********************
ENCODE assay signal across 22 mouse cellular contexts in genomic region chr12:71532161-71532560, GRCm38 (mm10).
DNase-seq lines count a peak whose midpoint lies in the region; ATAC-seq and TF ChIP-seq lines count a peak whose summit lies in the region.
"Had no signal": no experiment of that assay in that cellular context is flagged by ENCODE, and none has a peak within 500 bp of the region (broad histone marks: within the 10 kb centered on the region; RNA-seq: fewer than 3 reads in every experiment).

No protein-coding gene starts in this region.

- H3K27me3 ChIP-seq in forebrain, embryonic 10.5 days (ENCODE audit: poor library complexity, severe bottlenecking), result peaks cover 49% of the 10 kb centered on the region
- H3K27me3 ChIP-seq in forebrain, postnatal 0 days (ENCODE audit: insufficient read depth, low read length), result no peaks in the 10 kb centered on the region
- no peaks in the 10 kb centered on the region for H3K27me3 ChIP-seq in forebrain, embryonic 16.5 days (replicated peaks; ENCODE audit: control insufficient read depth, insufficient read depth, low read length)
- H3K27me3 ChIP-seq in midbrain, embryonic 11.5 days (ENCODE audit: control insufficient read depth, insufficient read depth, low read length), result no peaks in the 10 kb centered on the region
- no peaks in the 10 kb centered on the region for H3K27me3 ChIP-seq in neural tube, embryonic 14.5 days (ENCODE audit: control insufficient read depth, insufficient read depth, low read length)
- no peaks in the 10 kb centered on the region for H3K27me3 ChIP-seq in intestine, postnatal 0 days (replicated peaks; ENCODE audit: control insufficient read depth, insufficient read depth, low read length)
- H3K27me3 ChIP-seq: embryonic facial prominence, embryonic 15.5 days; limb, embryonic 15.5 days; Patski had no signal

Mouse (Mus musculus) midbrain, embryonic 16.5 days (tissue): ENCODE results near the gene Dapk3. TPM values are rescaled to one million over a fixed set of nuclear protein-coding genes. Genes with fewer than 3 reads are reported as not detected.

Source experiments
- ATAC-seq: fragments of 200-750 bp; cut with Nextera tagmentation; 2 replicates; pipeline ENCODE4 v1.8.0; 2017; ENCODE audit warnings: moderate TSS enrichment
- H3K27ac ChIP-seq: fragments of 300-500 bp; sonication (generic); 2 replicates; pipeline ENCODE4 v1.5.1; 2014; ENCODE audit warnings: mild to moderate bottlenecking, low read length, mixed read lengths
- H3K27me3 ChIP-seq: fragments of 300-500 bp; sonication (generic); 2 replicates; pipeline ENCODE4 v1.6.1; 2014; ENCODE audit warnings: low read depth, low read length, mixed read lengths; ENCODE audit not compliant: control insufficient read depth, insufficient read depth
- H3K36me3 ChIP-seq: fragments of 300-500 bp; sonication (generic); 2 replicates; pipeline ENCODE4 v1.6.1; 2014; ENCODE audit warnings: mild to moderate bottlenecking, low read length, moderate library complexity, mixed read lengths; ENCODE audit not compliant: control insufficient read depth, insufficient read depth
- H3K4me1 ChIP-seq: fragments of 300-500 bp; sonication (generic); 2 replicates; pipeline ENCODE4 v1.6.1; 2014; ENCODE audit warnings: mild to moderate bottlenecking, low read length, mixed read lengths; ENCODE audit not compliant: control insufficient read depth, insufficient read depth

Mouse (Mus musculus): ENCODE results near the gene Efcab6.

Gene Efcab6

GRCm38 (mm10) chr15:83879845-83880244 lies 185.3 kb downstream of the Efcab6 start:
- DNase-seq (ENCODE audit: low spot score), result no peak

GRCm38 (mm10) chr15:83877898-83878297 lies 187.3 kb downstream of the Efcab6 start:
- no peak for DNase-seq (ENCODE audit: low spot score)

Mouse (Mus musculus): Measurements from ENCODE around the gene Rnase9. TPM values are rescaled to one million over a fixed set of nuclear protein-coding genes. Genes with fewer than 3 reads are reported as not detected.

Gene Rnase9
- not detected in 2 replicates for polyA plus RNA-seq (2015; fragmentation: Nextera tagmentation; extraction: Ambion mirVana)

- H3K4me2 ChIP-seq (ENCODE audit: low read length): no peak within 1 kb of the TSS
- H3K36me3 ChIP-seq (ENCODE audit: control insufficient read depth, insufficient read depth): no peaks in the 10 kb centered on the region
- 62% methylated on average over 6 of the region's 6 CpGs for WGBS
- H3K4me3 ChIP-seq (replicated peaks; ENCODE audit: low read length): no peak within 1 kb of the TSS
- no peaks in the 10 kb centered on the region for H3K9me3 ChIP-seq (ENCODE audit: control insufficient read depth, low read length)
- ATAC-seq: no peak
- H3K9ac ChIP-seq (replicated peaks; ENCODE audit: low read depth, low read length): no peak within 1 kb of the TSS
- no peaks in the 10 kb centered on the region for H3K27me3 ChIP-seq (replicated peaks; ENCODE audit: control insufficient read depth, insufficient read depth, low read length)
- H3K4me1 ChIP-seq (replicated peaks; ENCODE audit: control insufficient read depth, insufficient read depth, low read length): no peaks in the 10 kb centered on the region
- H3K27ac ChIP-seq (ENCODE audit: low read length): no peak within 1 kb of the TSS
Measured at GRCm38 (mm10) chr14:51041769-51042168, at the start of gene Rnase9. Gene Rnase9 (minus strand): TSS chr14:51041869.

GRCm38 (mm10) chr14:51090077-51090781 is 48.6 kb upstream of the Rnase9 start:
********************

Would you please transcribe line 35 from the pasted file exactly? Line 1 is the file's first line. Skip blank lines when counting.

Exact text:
- no peaks in the 10 kb centered on the region for H3K27me3 ChIP-seq (replicated peaks; ENCODE audit: control insufficient read depth, insufficient read depth, low read length)